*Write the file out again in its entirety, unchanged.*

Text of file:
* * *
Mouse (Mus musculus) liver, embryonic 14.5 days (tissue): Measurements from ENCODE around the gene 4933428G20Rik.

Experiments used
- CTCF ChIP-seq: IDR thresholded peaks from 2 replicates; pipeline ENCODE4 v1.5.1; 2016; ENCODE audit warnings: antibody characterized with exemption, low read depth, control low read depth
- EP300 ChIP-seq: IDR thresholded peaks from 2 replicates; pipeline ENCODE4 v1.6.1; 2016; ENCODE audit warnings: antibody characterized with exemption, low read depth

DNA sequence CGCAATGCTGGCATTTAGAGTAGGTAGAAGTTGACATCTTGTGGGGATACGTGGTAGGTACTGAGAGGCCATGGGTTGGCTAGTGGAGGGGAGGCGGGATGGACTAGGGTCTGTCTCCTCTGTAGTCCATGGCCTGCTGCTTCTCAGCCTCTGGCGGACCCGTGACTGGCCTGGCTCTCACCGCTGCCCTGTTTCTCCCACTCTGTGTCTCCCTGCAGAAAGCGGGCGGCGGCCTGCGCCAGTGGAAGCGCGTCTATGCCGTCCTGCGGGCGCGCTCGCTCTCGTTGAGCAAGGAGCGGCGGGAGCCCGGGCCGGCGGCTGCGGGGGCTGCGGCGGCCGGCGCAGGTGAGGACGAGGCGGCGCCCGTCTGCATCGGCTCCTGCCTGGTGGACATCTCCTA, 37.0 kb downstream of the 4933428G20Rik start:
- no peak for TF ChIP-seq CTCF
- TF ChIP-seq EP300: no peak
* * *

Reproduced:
Mouse (Mus musculus) liver, embryonic 14.5 days (tissue): Measurements from ENCODE around the gene 4933428G20Rik.

Experiments used
- CTCF ChIP-seq: IDR thresholded peaks from 2 replicates; pipeline ENCODE4 v1.5.1; 2016; ENCODE audit warnings: antibody characterized with exemption, low read depth, control low read depth
- EP300 ChIP-seq: IDR thresholded peaks from 2 replicates; pipeline ENCODE4 v1.6.1; 2016; ENCODE audit warnings: antibody characterized with exemption, low read depth

DNA sequence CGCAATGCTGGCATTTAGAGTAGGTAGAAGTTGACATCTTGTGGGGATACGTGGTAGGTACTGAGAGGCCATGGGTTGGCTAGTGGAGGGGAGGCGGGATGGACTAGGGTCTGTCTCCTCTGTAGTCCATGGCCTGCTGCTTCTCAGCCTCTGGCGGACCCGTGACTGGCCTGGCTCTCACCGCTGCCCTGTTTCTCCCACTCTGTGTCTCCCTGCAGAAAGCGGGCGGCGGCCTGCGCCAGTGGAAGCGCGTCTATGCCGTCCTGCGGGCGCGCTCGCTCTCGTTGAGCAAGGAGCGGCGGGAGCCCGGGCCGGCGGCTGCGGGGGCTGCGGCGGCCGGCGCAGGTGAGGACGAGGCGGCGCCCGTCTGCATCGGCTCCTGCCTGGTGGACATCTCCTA, 37.0 kb downstream of the 4933428G20Rik start:
- no peak for TF ChIP-seq CTCF
- TF ChIP-seq EP300: no peak